When I’m the One Who’s Suffering—Part 1

It’s early morning; the phone rings. Tossing your pillow aside, you frantically search for your phone on the bedside table, unable to find it before the call goes to voicemail. You grab the phone as the bright light jolts you awake to five voicemails, ten emails, and too many texts to count. Each message is from one of the ladies in your ministry—ladies who need your help.

Sound familiar? It’s a typical day in the life of a women’s leader who is devoted to serving God’s daughters. However, there is a twist to this day … today, you are the one who is in need! Today you are experiencing your own version of suffering. 

What is a leader to do when she is the one who is suffering? Is there anyone that she can lean on? Will anyone take her call at 5 a.m.? Is there anyone she can trust during her most vulnerable moments?

I am very familiar with this situation because, you see, I am a women’s ministry leader who suffers with Lupus, an autoimmune disease that causes me to walk a balancing act between serving and allowing myself to be served in times of my own suffering.

We Aren’t Meant to Suffer Alone

Just what is suffering? Suffering can simply be defined as any kind of “pain or distress.” You might ask: What kind of pain? There are many forms of distress and pain that we may be facing: physical, emotional, spiritual, familial, and financial, to name a few. At street level this might look like injury, sickness, death, slander, gossip, sin-entanglement, wayward children, divorce/separation, or loneliness. These are all various types of suffering that we, as leaders, may encounter. We may not all experience the same sufferings in this lifetime, but being a leader does not make us immune to suffering. And in every case, we serve a faithful God who is in control of all sufferings.

In the Bible we see frequent examples of leaders enduring suffering of their own. Consider the words of Paul, written to Timothy from a Roman prison, shortly before his death: 

Remember Jesus Christ, risen from the dead, the offspring of David, as preached in my gospel, for which I am suffering, bound with chains as a criminal. But the word of God is not bound! Therefore I endure everything for the sake of the elect, that they also may obtain the salvation that is in Christ Jesus with eternal glory. The saying is trustworthy, for: If we have died with him, we will also live with him; if we endure, we will also reign with him; if we deny him, he also will deny us; if we are faithless, he remains faithful— for he cannot deny himself. (2 Timothy 2:1–13)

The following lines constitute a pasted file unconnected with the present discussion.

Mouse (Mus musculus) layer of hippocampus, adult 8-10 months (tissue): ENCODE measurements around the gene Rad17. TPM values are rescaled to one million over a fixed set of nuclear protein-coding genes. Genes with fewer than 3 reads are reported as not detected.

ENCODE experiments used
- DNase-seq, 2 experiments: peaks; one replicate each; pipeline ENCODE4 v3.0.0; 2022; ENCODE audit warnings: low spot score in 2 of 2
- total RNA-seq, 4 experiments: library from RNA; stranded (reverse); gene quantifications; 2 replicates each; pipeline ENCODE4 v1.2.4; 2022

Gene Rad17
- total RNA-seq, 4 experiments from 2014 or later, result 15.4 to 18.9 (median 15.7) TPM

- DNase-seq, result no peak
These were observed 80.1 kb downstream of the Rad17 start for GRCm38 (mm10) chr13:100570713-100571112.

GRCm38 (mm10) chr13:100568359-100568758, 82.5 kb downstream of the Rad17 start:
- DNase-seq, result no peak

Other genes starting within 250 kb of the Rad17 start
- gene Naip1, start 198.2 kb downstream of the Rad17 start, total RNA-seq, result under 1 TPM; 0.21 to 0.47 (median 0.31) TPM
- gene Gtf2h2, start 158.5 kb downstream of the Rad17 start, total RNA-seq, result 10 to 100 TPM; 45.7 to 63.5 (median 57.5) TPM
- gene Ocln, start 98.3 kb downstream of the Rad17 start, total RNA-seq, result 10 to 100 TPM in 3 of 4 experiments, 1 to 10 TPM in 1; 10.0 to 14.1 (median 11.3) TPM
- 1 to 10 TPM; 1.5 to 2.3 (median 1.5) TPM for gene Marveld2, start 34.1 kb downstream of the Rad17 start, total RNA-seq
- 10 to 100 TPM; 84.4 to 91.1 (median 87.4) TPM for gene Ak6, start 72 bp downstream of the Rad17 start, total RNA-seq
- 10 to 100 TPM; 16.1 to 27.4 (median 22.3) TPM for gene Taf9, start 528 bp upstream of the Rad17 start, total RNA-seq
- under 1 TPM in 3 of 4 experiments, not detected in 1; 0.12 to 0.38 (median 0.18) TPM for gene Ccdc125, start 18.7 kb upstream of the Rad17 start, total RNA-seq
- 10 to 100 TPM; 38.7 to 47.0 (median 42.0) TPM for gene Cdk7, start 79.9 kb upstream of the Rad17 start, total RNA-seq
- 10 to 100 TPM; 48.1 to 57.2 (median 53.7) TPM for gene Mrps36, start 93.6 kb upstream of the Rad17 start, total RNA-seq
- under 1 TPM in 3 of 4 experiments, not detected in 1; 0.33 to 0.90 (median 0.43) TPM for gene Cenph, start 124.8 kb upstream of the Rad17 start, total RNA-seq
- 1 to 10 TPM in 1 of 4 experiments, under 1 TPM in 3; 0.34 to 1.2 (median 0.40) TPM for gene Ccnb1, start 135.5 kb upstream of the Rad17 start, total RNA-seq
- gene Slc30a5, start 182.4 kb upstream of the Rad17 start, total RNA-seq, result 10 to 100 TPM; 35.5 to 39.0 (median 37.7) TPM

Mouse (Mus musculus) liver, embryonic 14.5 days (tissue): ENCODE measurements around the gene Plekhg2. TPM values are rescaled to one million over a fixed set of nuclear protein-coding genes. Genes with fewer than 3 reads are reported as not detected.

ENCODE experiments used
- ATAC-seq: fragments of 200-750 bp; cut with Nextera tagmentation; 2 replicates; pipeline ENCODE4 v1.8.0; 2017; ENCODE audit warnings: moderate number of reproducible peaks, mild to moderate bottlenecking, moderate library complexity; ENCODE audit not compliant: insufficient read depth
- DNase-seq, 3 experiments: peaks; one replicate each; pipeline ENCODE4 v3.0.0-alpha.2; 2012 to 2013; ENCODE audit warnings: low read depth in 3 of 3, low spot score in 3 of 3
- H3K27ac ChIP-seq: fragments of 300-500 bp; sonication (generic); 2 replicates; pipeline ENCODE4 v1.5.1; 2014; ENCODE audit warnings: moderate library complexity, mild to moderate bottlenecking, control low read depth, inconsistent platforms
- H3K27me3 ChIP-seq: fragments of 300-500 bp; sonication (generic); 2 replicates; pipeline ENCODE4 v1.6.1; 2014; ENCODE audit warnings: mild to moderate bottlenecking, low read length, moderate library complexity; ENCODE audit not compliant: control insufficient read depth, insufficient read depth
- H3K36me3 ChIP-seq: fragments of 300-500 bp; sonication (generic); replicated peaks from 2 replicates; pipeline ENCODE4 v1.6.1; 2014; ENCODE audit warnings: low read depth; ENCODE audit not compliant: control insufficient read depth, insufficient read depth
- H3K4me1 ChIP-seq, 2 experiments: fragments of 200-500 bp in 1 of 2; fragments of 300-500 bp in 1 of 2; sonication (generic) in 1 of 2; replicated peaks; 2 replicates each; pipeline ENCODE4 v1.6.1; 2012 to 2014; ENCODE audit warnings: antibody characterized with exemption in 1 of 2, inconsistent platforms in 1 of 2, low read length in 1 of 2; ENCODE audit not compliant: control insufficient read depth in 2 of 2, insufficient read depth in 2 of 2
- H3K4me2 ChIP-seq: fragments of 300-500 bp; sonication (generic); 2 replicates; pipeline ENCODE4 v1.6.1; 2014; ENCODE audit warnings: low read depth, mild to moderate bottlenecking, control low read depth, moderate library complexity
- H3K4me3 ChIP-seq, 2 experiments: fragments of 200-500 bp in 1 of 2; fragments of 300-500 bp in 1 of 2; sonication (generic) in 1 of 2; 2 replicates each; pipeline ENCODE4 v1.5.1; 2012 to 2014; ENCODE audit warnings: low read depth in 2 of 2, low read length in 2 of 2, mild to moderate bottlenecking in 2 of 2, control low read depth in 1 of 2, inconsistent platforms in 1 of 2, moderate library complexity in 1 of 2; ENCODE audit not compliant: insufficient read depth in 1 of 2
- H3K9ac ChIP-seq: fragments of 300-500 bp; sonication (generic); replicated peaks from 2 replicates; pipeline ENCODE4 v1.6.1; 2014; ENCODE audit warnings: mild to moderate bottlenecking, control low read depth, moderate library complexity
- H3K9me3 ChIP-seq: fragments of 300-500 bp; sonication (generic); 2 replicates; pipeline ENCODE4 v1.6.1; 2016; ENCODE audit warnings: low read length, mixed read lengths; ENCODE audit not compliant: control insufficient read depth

Just shortly before, Paul said, “May the Lord grant mercy to the household of Onesiphorus, for he often refreshed me and was not ashamed of my chains” (2 Tim 2:16).

During my times of suffering, I have learned two significant lessons from these verses. Let’s look at the first one now:

Lesson #1: Even Leaders Need Friends

Every so often, I realize that I am pouring so much into others that I have not taken the time to allow someone else to pour God’s truth into my life. As leaders we can come to see ourselves as the “authority figure” or the “biblical scholar” who does not need anyone to remind them of God’s great truths. 

Often, when I catch myself thinking like the teacher who doesn’t need to be taught, I say to myself, “Venessa, everyone has blind spots. Everyone needs encouragement and sometimes, even a strong rebuke. Yes, even you” (Prov. 17:17, Gal. 6:2)!

Leaders are not perfect people nor are we sinless (Prov. 28:13). Jesus Christ was and is the only perfect one! We are no better or worse than the sister sitting beside us. What makes us unique is that we were chosen by God, for such a time as this, to go to the front of the line and lead others to Him with the gifts that He has given us.

I encourage you—as I have often encouraged myself—to make it a priority to build true and lasting friendships. Of course, this comes with some parameters:

  • Pray and ask God to lead you in this endeavor and then trust Him with the results. Remember there are no perfect friends either.
  • Seek out a like-minded believer. Having broad theological differences can make it hard to receive encouragement and rebuke if you believe the other person is wrapped in unsound doctrine (Prov. 27:17).
  • Look for friends who are seeking to grow in the grace and knowledge of our Lord and Savior, Jesus Christ (2 Peter 3:18).
  • Ensure that she resists participating in gossip and slander. We all have a past, but you may not want to tell your deepest, darkest pains and distresses to someone who is currently participating in gossip and slander (Prov. 17:9, 20:19).
  • Find a friend who is mature enough to tell you the truth about yourself—in love of course (Eph. 4:14-16)!
  • Move toward a friend who can handle your flaws and imperfections without it affecting your collective ministry work.

Sister, I need you, you need me, and we all need the redeeming love of our Father when we go through times of suffering. These days are evil, and suffering is truly at hand. Please don’t wait until you need a friend to find one (Eccl. 4:7-12)!

From the Leader Connection team: check back with us on Thursday to read Lesson #2 from Venessa!

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About the Author

Dr. Venessa Ellen

Dr. Venessa Ellen

Dr. Ellen serves as the Chair and Program Coordinator of the Women’s Ministry Department at the College of Biblical Studies where she teaches, counsels, trains and mentors women. For more than 23 year

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